Reducing post-dates induction numbers with post-dates complementary therapy clinics
This short discussion article examines induction of labour (IOL) and how complementary therapy clinics were established for post-dates pregnant women. The number of post-dates inductions performed 1 year after the clinics were established was 5% less than in the 1 year prior to their set up. The service has provided positive patient experience, and is being reviewed further. Consideration also has to be given to potential cost-savings when a reduction in medical inductions is recorded.
In 2012/2013, over 23% of pregnant women in England underwent induction of labour (IOL) (Birth Choice UK, 2013a). Across 11 trusts in Anglia in 2013, these rates ranged from 18 to 29% (Birth Choice UK, 2013b). The majority of post-dates inductions are performed with no other indication than gestation being past the estimated date of delivery (EDD) despite the increased risk of induced labour leading to instrumental births and caesarean sections (NHS Information Centre 2012a; 2012b), especially in primigravidae women (Vrouenraets et al, 2005).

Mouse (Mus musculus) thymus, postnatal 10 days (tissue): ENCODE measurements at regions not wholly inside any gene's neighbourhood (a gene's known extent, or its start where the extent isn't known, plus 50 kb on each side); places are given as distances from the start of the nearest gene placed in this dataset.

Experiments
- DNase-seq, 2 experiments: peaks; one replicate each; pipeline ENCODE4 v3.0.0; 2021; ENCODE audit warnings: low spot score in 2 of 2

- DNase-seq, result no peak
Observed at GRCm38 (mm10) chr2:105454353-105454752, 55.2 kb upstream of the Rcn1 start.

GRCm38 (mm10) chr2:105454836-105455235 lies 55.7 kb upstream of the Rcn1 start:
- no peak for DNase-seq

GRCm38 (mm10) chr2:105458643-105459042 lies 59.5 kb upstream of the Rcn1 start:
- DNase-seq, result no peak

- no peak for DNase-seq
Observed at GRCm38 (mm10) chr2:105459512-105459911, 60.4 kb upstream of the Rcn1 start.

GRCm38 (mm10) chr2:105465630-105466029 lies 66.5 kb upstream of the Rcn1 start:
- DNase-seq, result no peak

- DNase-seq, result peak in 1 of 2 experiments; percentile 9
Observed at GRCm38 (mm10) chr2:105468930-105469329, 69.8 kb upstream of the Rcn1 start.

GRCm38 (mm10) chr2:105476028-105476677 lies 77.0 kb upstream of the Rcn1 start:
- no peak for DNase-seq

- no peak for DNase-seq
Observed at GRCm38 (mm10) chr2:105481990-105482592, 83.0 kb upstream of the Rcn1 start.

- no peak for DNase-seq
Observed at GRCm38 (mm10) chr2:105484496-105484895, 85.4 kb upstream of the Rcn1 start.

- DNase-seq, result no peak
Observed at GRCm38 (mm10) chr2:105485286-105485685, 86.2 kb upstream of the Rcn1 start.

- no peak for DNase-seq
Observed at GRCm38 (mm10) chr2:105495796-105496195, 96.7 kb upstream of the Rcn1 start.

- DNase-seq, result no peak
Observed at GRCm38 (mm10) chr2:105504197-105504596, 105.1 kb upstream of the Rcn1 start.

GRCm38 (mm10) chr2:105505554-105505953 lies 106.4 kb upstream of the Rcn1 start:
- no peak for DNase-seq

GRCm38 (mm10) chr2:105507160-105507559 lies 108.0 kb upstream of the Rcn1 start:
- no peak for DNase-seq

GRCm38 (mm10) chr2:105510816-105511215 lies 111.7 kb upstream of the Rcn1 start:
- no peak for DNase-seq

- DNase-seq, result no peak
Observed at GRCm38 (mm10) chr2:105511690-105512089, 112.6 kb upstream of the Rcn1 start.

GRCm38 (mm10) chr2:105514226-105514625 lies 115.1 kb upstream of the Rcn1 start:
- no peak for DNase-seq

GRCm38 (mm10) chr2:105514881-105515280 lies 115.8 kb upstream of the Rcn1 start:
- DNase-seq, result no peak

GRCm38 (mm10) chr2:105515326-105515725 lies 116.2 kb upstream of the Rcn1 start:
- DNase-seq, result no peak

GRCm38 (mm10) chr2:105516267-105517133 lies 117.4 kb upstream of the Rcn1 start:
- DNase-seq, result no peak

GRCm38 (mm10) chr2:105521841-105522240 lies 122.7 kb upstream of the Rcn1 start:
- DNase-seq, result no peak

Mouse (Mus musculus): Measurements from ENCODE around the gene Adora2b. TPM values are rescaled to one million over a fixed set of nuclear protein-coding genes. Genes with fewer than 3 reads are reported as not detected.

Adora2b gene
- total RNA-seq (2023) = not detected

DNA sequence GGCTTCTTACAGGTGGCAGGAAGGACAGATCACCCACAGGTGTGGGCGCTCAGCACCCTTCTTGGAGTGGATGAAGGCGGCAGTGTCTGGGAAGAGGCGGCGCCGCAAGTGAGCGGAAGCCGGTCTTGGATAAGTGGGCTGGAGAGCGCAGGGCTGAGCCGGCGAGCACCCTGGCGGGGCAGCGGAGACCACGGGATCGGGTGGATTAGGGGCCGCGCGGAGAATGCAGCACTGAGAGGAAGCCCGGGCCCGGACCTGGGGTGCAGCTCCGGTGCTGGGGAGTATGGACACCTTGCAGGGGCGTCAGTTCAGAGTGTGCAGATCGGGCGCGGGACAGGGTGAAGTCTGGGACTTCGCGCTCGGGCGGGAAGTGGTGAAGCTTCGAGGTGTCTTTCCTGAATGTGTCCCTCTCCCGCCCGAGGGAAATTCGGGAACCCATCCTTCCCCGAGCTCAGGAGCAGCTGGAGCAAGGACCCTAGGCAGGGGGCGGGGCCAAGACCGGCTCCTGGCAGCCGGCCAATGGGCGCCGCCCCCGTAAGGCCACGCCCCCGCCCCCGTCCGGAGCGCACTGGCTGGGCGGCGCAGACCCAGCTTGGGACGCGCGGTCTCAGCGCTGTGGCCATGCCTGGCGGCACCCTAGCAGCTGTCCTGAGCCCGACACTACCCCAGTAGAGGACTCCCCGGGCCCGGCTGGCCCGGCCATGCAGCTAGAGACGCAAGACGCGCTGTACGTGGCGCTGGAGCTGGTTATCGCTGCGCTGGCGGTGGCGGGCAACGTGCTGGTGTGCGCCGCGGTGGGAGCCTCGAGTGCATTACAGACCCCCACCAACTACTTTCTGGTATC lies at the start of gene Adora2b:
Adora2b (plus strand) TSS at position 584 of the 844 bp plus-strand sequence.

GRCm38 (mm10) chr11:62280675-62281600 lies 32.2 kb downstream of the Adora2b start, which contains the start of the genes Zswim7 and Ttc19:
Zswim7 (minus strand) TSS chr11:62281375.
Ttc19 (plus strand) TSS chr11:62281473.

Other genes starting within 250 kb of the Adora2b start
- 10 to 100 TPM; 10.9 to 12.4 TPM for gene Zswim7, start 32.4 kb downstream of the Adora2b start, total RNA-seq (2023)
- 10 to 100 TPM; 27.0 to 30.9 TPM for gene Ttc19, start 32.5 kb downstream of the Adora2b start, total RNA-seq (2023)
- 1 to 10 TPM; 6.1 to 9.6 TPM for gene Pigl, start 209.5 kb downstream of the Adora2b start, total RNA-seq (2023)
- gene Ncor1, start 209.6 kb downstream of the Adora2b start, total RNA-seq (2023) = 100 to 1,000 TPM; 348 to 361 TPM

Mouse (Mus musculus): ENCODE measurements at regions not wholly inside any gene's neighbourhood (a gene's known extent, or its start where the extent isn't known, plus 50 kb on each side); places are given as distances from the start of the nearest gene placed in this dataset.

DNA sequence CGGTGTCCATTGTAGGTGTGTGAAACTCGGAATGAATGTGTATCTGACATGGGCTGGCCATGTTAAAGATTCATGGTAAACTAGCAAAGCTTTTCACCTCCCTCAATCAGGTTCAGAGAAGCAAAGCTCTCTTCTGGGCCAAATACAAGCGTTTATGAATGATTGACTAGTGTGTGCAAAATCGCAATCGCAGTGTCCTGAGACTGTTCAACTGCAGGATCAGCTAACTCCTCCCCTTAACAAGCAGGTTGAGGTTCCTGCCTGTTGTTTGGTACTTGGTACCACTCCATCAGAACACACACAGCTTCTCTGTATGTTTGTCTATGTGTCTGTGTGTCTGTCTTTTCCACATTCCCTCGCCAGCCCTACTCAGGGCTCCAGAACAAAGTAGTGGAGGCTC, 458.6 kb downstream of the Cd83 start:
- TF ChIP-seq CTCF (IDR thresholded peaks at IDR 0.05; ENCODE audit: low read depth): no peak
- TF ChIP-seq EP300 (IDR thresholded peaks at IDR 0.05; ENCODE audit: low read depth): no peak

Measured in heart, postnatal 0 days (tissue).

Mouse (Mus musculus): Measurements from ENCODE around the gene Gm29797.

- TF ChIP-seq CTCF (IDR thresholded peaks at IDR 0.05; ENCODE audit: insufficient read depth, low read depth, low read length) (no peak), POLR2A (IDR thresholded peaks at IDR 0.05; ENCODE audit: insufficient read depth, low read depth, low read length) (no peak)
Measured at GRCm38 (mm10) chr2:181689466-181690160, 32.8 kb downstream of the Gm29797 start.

The National Institute for Health and Care Excellence (NICE, 2008a) recommends induction for women with uncomplicated pregnancies between 41 and 42 weeks. Furthermore, NICE (2008b) recognise that an ability to identify those pregnancies most at risk, could avoid unnecessary induction for all.
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